Todd Hill selected as new school board member

Todd Hill takes the oath of office for the Oroville School Board. Hill was selected to fill the spot vacated by Christina Rise, who resigned her position after moving from her region of the district into another from which she wasn't elected. Photo by Gar

Todd Hill takes the oath of office for the Oroville School Board. Hill was selected to fill the spot vacated by Christina Rise, who resigned her position after moving from her region of the district into another from which she wasn’t elected. Photo by Gar

OROVILLE – Todd Hill, an Oroville police officer and father of four, was selected to fill the seat vacated by Christina Rise on the Oroville School Board.

Hill was chosen by the current school directors, Amy Wise, David Nutt and Rocky DeVon, at their meeting on Wednesday, June 27. Hill and Anne Marie Ricevuto both expressed interest in the position and were interviewed for the job, being asked to answer six questions each. After the interviews and a short executive session, Wise made a motion to choose Hill and it was seconded by Nutt and passed.

Hill has lived in Oroville for nine years and grew up in Okanogan, moving into law enforcement through Explorer Scouts, he said. He was a reserve officer for Okanogan and Tonasket before joining OPD in 2003.

“I believe I can help the board through my experience with the police in service to the community and through my life experience. I feel I can contribute to the board,” said Hill.

Regarding the strengths and weaknesses of the district, Hill said he felt that the curriculum was a strength, having heard several positives about it. He said the maintenance of the buildings seemed to be a negative.

The new board members said he would be available to the citizens to talk to them about board issues and listen to complaints and bring them to the board.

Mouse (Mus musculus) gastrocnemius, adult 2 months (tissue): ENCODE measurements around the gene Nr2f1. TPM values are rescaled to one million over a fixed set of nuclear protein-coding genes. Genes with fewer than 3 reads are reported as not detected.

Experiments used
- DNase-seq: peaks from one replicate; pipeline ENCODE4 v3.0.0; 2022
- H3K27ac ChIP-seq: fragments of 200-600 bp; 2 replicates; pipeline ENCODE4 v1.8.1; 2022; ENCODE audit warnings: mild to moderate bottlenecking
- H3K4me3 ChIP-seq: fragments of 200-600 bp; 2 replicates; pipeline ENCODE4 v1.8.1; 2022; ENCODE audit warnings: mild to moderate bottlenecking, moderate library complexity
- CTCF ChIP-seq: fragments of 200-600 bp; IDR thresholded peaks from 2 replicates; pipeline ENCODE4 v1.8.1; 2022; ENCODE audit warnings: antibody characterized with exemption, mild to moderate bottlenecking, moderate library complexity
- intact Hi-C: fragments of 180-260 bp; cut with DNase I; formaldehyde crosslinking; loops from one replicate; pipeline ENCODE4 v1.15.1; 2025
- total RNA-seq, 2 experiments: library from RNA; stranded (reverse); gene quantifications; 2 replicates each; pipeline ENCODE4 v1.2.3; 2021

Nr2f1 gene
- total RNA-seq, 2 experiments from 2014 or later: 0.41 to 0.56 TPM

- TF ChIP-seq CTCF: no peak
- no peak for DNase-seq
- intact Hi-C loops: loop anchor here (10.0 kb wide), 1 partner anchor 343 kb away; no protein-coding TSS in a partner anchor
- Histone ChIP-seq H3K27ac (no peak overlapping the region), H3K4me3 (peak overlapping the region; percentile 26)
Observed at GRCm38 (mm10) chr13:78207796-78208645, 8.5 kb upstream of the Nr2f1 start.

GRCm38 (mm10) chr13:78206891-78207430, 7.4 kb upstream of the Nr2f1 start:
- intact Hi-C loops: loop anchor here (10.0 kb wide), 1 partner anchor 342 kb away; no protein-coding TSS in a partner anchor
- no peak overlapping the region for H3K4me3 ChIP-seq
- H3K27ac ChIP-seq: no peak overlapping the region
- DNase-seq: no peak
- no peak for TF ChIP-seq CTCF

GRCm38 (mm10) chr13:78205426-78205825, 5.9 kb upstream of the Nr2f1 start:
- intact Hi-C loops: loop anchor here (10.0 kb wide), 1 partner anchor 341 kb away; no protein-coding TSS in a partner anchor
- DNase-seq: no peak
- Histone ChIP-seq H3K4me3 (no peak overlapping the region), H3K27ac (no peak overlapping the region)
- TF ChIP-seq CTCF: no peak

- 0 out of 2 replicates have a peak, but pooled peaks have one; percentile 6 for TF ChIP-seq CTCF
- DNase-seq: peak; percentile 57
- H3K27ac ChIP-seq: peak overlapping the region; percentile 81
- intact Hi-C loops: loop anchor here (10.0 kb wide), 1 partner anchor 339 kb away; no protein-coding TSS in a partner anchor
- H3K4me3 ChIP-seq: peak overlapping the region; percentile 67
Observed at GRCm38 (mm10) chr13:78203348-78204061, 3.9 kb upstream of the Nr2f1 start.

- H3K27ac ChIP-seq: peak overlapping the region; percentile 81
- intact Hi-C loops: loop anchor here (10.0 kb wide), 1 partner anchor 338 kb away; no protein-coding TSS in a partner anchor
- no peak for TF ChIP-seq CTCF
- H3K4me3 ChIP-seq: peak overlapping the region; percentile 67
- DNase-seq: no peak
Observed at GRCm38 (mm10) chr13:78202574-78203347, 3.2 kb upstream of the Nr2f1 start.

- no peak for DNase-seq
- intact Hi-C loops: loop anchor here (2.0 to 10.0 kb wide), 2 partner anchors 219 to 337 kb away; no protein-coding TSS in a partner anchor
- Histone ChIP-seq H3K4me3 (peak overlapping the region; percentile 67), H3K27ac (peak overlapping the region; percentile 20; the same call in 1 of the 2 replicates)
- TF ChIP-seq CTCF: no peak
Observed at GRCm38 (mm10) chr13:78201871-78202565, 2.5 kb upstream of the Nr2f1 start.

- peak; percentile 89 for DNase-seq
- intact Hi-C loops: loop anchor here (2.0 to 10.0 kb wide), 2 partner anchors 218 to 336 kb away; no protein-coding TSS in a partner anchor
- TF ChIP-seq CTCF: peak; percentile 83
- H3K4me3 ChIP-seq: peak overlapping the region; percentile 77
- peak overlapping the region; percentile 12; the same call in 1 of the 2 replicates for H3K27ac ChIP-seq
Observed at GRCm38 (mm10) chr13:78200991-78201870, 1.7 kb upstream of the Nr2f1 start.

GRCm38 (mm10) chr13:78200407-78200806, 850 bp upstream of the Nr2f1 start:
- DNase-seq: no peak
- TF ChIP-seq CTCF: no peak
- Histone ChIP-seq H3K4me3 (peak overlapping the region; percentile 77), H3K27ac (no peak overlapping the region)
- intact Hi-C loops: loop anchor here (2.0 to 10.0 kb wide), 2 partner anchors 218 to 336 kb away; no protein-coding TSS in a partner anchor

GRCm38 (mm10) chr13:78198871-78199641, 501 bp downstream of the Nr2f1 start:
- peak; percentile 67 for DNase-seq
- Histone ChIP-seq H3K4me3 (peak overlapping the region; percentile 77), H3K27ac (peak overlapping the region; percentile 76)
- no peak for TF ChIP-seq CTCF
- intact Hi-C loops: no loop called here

He was asked if he was willing to spend extra time to learn how to be an effective board member.

“I have time to do the reading or go online or attend a workshop. My wife is very supportive and my police chief is also supportive,” Hill said.

When asked what special skills he would bring to the board, Hill said, “I have the ability to deal with difficult decisions and keep my emotions out of it. I also have the ability to listen to people and understand what they are telling me.”

Hill said as a supervisor at the police department he is also used to dealing with tight budgets, learning to get training for his fellow officers when money was tight.

Following Hill’s appointment the board elected officers to fill the positions of chairperson and vice chairperson. DeVon, the current vice chairman or vice president of the board, was nominated to step up to the chairman position by Wise. Nutt made a second to the motion and it was passed. Nutt nominated Wise to be vice chairwoman and it received a second from Hill and passed.

Under good news and announcements it was said that several kids were taking advantage of summer school. A change this year is that although work can be done online at home, students must come to school.

“This ensures they are making progress,” said high school principal Kristin Sarmiento.

In his superintendent’s report, Steve Quick said he had taken a couple vacation days and attended a workshop on how to become a better football official. He also attended a civil rights workshop that talked about gender, bathroom and locker room issues.

“A lot of things we don’t, or haven’t had to, deal with,” said Quick.

Quick said that work continues on working toward facility updates and renovation.

“We will be looking at the strategic plan at next month’s meeting, the goals that need to be set and the timelines,” said Quick.

There are several maintenance items being address over the summer, including playground fencing, new carpet and deep cleaning of the classrooms and buildings, according to Quick.